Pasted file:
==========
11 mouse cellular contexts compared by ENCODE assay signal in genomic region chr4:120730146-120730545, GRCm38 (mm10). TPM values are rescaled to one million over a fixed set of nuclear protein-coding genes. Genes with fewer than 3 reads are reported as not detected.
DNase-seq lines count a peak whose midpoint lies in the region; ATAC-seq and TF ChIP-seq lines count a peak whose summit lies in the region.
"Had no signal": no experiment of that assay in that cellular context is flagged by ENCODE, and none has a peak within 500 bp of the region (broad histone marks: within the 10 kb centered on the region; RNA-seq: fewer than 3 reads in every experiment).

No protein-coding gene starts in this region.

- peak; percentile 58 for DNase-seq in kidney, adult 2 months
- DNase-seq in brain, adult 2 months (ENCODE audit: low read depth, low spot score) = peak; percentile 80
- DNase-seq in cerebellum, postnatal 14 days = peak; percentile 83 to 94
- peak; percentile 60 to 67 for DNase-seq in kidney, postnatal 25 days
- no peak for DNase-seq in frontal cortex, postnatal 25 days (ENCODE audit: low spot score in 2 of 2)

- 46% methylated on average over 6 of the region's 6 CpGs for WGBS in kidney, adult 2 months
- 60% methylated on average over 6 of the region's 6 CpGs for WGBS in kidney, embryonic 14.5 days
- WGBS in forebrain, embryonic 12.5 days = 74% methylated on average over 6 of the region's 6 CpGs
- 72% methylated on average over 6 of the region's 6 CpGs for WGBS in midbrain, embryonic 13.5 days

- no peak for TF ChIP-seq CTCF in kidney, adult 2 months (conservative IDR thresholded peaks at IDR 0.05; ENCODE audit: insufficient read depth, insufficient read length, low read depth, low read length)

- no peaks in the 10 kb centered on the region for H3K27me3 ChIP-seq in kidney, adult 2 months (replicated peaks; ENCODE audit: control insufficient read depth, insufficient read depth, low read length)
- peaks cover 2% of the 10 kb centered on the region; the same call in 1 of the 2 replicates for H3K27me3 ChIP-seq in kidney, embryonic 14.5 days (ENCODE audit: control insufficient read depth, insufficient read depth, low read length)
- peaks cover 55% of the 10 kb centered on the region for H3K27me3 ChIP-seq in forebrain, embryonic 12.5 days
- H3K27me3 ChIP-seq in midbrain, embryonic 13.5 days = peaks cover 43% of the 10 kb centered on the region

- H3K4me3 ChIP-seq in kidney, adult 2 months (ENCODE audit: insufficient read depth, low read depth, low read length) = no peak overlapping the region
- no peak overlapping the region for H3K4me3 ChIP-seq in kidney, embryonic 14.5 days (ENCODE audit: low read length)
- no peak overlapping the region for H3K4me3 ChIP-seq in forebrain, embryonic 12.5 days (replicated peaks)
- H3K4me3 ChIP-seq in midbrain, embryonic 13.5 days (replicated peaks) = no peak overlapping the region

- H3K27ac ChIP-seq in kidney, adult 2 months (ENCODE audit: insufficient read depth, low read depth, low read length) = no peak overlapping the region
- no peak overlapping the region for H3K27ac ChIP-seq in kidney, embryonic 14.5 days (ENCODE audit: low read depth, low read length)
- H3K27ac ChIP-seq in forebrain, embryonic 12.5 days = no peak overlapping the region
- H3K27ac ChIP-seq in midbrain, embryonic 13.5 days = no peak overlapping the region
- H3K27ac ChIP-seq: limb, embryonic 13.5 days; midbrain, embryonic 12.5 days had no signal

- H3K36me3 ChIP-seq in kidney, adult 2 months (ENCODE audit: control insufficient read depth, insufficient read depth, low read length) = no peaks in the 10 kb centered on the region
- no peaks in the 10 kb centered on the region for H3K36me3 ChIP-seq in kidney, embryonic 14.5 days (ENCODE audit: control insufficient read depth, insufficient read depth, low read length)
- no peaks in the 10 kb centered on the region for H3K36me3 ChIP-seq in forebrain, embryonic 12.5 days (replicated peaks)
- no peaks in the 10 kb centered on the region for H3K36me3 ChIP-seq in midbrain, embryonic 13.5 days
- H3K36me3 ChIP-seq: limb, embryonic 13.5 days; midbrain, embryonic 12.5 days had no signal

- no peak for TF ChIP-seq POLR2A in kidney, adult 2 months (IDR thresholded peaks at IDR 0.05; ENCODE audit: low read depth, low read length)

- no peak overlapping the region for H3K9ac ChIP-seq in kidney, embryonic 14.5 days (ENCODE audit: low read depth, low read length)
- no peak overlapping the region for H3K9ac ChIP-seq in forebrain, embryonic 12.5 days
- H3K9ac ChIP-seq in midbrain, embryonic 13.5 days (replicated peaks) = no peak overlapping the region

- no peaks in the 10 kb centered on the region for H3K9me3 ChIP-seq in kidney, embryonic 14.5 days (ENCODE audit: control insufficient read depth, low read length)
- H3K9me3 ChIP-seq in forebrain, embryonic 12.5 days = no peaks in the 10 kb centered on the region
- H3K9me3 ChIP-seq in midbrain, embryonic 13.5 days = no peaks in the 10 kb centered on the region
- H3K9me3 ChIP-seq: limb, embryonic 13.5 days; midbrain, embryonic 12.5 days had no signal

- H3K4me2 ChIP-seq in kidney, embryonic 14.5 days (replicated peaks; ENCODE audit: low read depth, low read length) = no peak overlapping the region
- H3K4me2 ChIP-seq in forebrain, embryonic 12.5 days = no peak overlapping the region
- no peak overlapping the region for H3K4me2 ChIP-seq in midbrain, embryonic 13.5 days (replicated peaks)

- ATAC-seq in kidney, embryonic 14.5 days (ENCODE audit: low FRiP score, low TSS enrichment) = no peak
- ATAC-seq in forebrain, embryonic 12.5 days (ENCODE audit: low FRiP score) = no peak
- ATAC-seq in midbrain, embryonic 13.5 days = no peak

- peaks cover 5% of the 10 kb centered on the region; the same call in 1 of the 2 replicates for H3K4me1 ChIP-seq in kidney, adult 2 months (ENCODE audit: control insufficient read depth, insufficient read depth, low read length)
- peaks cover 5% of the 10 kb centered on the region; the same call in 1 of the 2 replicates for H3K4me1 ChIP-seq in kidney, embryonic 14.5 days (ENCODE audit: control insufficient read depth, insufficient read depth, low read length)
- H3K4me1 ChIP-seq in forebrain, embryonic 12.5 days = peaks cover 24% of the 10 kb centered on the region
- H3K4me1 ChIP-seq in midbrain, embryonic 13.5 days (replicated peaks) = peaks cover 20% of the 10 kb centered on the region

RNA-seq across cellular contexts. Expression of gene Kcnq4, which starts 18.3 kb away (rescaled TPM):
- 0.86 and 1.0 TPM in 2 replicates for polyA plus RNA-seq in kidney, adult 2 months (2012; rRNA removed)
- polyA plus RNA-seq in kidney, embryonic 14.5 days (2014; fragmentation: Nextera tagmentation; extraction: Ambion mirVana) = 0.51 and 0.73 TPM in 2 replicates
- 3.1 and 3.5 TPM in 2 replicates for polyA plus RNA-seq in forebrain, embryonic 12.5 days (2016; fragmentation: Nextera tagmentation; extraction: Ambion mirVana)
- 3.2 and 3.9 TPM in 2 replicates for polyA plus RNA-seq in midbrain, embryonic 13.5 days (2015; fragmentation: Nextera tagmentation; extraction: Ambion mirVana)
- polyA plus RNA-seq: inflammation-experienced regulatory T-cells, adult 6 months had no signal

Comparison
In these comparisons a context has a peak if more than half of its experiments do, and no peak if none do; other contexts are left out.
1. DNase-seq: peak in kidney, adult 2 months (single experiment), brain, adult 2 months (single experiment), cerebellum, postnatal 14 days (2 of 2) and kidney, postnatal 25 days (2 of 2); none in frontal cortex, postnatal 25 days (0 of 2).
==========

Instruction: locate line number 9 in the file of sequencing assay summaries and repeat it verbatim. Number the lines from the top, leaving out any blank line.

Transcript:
- no peak for DNase-seq in frontal cortex, postnatal 25 days (ENCODE audit: low spot score in 2 of 2)